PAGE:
I never expected to like Venice. Too many tourists, I’d heard. Crowded. Cliched. Who needs to cavort with a flock of pigeons?
So much for expectations. I loved it, even though I could have done without the pigeons.
My husband and I walked through the tiny, crooked streets. We lingered in the broad plazas, where people of every nationality and origin shot photos of one another in front of the fountains and cathedrals. We watched gigantic cruise ships navigate the canals, every level of space taken up by hundreds of passengers looking at Venice, taking in the sights of the fabled city. We saw gondolas and motor boats and what they call water buses competing for space and somehow slipping past one another in the crowded waters.
Most of all, it seemed to me, Venice is a city for couples. Young lovers exchanging lingering kisses. Middle-aged couples in sneakers talking cheerfully in a variety of languages, moving in concert, as if they had intertwined over the years. Elderly people, often with one supporting the other, moving past us. It was a vast panorama from every part of the world, every stage of life. One of the only commonalities was a sheer pleasure in the city they were visiting.
The sun set and we visited a restaurant owned by the Texas-born sister of a good friend and her husband, who’s Italian. Al Covo, it’s called, with low ceilings and charming atmosphere and superb food. We talked to her about how a West Texas girl from Lubbock ended up running one of the top restaurants in Venice, whether, after 20 years here, she feels more Italian than American. American, she insisted, turning to speak to one of the waiters in fluent Italian.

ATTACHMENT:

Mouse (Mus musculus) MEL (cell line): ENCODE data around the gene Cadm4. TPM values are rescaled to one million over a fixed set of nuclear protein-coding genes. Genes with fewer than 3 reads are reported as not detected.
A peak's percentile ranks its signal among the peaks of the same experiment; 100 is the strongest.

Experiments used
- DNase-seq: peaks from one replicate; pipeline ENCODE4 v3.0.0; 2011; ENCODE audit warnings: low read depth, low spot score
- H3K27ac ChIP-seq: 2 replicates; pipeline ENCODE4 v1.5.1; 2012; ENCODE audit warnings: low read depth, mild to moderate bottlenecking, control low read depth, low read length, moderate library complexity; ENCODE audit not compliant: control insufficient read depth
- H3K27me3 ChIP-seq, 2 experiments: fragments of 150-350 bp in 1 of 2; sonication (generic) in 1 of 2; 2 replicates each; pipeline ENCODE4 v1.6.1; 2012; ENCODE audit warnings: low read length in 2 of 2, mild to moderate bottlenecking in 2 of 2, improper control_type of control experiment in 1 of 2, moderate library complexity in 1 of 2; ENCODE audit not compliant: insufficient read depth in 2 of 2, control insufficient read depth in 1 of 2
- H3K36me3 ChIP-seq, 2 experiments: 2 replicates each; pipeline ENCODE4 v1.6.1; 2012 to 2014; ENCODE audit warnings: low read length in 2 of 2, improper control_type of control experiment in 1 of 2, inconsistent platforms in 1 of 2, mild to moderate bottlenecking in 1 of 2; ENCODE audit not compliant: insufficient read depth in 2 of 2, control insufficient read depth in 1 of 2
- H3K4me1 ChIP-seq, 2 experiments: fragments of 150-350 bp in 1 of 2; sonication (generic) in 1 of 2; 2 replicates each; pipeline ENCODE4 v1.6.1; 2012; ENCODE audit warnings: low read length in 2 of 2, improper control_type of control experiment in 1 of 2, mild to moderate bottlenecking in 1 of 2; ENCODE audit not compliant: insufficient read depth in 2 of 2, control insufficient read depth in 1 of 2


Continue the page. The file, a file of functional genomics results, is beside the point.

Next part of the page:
After we left, we walked along the lit waterfront, with its cobbled pavements. As usual, we got lost — but what a wonderful place to lose yourself. After dark, most of the other tourists had already returned to their hotels and buses and the fat, nasty pigeons had gone to wherever pigeons go.
I thought of how, of all the cities my husband and I have visited, that this one had touched me so greatly and unexpectedly. Maybe because, again, it was a city for couples.
I don’t know if we will ever come back here again. After all, we have work to do and other places to visit and time is passing with alarming speed. But I think that once you’ve visited a city like this with someone you care about, the two of you have laid some kind of claim to it.
Maybe we’ll never come back. Maybe one of us will visit here again without the other — which calls up a variety of circumstances or reasons it could happen that way. If I’m the one to come back on my own, I’ll remember how he and I strolled the streets and plazas and how this was a happy and healthy time in our lives together. I’ll remember the two of us owned a little piece of this dazzling world, just like every other couple we saw.
(Copyright 2009 by Ruth Pennebaker)